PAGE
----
The development and use of machine tools in historical perspective, B Carlsson

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Carlsson, Bo Working Paper The Development and Use of Machine Tools in Historical Perspective IUI Working Paper, No. 97 Provided in Cooperation with: Research Institute of Industrial Economics (IFN), Stockholm
Suggested Citation: Carlsson, Bo (1983) : The Development and Use of Machine Tools in Historical Perspective, IUI Working Paper, No. 97, The Research Institute of Industrial Economics (IUI), Stockholm
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A lis,t of Working Papers on the last pages No. 97 "l'BE DEVELOPMERT AIl1D USB OF IlACBIBE "I'OOLS nr HISTORICAL PERSPEC'l"IVE by Bo Carlsson This is a preliminary paper. It is intended for private circulation, and should not be quoted or referred to in publications without permission of the authors. Comments are welcome. September, 1983
ABSTRACT THE DEVELOPMENT AND USE OF MACHINE TOOLS IN HISTORICAL PERSPECTIVE by Bo Carlsson Improvements and diffusion of machine tools have had a major impact on productivity in manufacturing industry since the Industrial Revolution. The impact has been both direct and indirect. The direct impact consists of rising labor productivity through the use of faster, more accurate, more mechanized machines, and of higher capital productivity through higher operating rates, greater reliability, and higher utilization rates. The direct impact arises as the use of new or improved machine tools has necessitated or facilitated organizational changes affecting both labor, capital, raw materials, and energy. The magnitude of these impacts has varied over the years with the areas of applications as new production methods have made possible entirely new products or lowered the cost of existing products sufficiently to create new markets. The first part of the paper contains a review of the historical development of machine tool technology since the Industrial Revolution, paying particular attention to the role of interaction between producers and users of machine tools. The second part focuses on the way in which recent development differs from that in earlier periods. In particular, it is found that the major changes in machine tool technology, from the so-called American System of Manufactures in the early 19th century to the development of "Detroit Automation" in the 1950s, have tended to improve mass production methods. By contrast, the development of numerical control, beginning in 1948, has opened up the possibility of extending industrial production methods and automation to areas previously characterized more by handicraft methods. Even though this technology is not yet fully utilized, it is clear that the economics of industdal production has been revolutionized by the cost reduction of small scale production relative to large scale and the degree of flexibility offered by the technology. The third section of the paper deals with the present development trends, particularly discussing the increasing importance of flexibility and the shifting emphasis from development of individual pieces of machinery to integration and control of entire manufacturing processes, i.a. through the use of industrial robots. The reasons for the need for greater flexibility in manufacturing are also identified.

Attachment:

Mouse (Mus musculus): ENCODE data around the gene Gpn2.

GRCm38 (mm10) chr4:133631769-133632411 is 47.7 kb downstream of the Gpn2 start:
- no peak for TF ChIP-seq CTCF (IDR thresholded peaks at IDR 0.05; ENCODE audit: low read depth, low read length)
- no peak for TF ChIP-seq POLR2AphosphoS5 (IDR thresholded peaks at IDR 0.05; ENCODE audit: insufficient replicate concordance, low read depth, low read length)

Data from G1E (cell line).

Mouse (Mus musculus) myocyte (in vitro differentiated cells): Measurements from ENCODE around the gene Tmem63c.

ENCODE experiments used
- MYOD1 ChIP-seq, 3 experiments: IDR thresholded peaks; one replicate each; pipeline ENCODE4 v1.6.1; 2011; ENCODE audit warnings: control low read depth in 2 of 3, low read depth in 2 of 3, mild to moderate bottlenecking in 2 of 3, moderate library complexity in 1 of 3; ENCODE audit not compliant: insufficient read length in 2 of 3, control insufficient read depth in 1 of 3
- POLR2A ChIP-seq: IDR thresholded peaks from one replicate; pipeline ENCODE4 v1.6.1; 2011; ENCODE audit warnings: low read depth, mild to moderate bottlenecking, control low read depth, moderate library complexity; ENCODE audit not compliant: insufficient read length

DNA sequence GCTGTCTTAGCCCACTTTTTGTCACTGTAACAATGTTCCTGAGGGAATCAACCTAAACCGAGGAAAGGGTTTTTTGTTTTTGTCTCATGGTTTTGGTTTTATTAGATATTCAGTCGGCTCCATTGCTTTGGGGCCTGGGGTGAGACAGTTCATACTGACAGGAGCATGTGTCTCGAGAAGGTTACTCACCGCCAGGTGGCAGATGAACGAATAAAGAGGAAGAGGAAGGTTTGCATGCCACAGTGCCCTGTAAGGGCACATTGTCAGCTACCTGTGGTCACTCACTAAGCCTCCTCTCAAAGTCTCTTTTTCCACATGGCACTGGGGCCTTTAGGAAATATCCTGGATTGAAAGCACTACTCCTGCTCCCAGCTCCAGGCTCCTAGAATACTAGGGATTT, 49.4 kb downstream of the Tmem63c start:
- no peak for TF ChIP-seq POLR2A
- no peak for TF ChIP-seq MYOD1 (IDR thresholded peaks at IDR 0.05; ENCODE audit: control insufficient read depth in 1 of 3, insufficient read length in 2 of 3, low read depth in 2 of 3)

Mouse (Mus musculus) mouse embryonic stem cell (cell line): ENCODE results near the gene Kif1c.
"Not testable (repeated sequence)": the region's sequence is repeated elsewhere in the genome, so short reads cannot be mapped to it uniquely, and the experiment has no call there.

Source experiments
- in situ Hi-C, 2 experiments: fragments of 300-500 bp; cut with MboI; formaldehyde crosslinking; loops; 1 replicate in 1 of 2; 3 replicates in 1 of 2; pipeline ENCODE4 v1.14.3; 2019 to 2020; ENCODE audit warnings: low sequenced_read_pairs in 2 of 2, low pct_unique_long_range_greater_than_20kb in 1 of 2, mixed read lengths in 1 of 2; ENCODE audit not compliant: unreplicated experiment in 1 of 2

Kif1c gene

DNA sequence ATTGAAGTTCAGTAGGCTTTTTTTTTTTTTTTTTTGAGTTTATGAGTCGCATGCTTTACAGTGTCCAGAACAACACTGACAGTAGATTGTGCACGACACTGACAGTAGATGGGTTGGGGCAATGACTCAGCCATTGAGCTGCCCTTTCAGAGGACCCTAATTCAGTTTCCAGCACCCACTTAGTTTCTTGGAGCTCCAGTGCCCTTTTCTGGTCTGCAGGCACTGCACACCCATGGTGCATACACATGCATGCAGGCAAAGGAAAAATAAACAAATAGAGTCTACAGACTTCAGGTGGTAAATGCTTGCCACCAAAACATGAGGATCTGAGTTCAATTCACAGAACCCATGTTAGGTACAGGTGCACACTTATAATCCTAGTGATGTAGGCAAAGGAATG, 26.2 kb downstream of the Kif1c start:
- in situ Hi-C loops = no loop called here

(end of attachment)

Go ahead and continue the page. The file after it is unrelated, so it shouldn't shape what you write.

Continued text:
- 3THE DEVELOPMENT AND USE OF MACHINE TOOLS IN HISTORICAL PERSPECTIVE by Bo Carlsson Machine tools are defined as power-driven machines that are used to cut, form or shape metal. The product of the metalworking industries employing such tools make up nearly half of manufacturing output in developed industrial countries. Clearly improvements and diffusion of machine tools have had a strong impact on productivity in manufacturing industry since the Industrial Revolution. The impact has been both direct and indirect. The direct impact consists of rising labor productivity through the use of faster, more accurate, more mechanized machines, and of higher capital productivity through higher operating rates, greater reliability, and higher utilization rates. The indirect impact has arisen as the use of new or improved machine tools has necessitated or facilitated organizational changes affecting both labor, capital, raw materials and energy. Over the years, the magnitude of these impacts has varied with the areas of application as new production methods have made possible entirely new products or lowered the cost of existing products sufficiently to create new markets. The composition of the impact as regards direct and indirect effects on productivity also seems to have shifted over time. The main impact in recent years seems to have been indirect, i.e., through organizational change.